These concerns related to the security (or lack thereof) of a supply chain vendor are not without merit. For better or worse, research bears out the fact that, as far as cybercriminals are concerned, small- to mid-sized supply chain vendors are currently walking around with massive targets on their backs. And, IT decision makers are aware of this fact. In a July 2018 survey of 1,300 IT decision makers at mid-size to large firms, by the company Crowdstrike, nearly 80 percent of respondents stated that they believe supply-chain attacks have the potential to become one of the biggest cyber threats over the next three years. More notably, 87 percent said that security was a critical factor when making purchasing decisions surrounding new suppliers.

Extensive interconnectedness creates collective risk

It is the very nature of the supply chain itself that makes email and web threats particularly dangerous. Businesses operating within a supply chain are typically decentralized, interconnected, and geographically dispersed. Complex groups of large and small stakeholders, including subcontractors, materials and services suppliers, and financial entities often comprise a supply chain that extends around the world. And it is this interaction and interconnectedness between large and small companies that contributes to the overall devastating effects of a supply chain attack. For example, in the 2017 Maersk attack, it wasn’t only ports and container vessels that were affected. Trucks destined for inland facilities were held up for hours and even days at various ports waiting for the systems to come back online so they could process and receive or deliver their shipments, the effect of which spiraled and delayed product distribution for extended periods of time.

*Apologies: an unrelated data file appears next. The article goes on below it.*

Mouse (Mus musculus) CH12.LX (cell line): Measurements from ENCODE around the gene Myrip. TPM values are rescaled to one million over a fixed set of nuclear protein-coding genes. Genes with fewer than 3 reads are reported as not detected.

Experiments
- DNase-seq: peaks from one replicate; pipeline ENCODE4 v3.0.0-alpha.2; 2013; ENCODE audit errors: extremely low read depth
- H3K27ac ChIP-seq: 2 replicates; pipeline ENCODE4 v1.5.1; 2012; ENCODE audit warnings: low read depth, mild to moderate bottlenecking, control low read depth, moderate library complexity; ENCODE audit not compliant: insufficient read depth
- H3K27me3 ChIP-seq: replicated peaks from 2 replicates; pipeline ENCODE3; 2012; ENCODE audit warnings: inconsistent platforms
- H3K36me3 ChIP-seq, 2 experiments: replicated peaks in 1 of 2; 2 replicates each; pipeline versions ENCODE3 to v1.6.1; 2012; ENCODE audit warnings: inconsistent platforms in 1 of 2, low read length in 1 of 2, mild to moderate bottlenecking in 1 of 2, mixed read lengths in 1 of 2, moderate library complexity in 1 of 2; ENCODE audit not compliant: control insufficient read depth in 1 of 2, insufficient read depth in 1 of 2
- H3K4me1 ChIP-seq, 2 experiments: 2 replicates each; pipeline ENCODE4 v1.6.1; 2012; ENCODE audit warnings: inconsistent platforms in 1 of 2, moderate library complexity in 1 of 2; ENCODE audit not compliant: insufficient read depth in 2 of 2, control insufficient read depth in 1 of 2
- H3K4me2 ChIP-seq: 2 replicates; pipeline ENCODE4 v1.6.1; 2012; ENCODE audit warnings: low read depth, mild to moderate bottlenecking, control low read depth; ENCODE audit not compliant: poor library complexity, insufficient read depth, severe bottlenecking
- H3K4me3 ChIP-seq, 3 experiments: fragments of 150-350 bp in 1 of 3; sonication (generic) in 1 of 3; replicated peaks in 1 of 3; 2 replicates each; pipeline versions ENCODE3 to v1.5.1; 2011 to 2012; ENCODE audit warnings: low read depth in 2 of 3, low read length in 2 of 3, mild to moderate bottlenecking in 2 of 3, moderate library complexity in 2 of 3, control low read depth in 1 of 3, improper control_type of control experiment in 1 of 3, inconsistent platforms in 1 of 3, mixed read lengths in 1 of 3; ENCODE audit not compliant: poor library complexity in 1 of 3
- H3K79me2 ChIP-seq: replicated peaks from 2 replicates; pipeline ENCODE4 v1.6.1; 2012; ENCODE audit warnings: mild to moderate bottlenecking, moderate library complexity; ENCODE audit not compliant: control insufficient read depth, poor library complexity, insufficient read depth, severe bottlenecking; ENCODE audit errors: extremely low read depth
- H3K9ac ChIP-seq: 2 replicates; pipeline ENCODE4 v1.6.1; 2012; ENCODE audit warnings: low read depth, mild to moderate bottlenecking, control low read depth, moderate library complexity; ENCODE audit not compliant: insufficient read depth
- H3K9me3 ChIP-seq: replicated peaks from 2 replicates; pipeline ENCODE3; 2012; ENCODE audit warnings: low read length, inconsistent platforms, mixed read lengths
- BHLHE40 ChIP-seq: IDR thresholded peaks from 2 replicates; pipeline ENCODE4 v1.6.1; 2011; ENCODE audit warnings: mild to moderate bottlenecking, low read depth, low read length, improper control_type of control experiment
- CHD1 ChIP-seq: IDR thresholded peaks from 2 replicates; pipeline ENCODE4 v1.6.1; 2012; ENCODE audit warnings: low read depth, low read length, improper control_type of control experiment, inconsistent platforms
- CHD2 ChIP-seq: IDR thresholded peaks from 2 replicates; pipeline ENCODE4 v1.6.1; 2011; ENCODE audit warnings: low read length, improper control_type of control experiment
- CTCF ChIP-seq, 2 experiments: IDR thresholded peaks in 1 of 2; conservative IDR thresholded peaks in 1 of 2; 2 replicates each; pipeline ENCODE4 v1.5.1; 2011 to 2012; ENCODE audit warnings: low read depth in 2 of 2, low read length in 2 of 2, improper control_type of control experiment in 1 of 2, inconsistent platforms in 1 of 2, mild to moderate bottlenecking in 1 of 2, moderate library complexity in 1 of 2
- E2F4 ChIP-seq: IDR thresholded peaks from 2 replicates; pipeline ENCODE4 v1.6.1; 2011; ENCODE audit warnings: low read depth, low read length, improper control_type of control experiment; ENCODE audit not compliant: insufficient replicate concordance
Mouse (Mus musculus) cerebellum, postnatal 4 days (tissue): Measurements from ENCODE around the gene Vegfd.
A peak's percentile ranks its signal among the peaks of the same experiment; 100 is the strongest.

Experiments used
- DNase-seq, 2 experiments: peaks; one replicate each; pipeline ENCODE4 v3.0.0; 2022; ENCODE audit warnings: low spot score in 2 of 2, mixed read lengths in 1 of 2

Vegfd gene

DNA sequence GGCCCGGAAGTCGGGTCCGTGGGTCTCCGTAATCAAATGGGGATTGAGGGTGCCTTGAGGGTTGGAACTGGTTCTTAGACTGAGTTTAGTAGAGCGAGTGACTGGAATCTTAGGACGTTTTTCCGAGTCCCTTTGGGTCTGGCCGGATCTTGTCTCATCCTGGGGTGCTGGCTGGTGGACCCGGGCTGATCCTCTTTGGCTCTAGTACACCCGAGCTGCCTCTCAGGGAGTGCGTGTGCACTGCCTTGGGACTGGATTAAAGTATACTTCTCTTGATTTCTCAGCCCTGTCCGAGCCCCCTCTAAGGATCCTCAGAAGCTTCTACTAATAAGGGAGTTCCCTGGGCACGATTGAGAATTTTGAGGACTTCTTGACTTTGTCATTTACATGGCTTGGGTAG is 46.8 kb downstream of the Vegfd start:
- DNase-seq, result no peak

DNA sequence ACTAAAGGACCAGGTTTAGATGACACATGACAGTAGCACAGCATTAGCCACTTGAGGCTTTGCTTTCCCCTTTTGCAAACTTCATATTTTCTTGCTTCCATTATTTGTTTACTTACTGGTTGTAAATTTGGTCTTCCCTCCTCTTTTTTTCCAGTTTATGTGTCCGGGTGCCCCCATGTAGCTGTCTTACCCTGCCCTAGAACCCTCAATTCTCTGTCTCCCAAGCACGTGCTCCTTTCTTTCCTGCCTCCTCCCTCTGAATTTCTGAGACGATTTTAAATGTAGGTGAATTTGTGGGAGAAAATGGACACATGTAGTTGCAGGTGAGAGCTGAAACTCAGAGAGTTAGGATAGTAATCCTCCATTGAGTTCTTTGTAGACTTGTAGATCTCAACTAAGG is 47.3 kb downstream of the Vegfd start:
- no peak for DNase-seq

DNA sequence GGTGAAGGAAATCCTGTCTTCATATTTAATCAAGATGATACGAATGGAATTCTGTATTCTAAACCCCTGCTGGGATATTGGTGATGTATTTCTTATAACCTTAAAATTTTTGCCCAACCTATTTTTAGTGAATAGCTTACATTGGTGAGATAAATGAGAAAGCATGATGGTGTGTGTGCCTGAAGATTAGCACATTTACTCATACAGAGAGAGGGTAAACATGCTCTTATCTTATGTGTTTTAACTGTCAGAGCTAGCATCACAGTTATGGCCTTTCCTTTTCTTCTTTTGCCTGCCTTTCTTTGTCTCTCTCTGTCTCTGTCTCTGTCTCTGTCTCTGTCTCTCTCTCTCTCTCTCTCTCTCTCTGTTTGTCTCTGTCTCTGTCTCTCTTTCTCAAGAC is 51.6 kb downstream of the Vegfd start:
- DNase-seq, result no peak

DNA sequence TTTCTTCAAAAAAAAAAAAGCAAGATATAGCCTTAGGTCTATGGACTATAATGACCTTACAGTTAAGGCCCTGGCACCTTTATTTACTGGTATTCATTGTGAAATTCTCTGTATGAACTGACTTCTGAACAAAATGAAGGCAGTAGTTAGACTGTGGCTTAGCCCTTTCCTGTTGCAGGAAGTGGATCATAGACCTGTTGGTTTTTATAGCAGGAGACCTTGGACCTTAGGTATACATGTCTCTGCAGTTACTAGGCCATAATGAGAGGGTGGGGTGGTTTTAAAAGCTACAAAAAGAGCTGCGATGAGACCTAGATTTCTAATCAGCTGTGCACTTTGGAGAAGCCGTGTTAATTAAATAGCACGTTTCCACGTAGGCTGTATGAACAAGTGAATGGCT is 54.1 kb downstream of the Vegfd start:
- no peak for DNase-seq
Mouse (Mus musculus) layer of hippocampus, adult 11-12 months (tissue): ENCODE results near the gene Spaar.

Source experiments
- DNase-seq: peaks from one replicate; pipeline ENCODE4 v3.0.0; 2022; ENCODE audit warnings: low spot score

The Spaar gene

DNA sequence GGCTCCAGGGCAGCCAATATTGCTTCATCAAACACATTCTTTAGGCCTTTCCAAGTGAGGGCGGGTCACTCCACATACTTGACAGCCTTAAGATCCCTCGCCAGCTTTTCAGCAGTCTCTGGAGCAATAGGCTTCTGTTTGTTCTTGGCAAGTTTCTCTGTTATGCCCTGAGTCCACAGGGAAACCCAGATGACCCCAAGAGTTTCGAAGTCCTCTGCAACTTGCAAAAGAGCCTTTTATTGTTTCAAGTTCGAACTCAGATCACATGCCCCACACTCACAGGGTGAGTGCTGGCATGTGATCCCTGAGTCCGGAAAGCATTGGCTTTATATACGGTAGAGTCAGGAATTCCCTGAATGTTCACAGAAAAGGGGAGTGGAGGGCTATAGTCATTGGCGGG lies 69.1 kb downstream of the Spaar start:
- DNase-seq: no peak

Too many businesses “undersecured”

When the news broke that retailing giant Target had been breached via their small HVAC supplier, many an IT professional shook their head in astonishment to learn that the only security solution standing between Target and the HVAC vendor was a “free” online security tool used by the HVAC vendor to protect the company and their customers.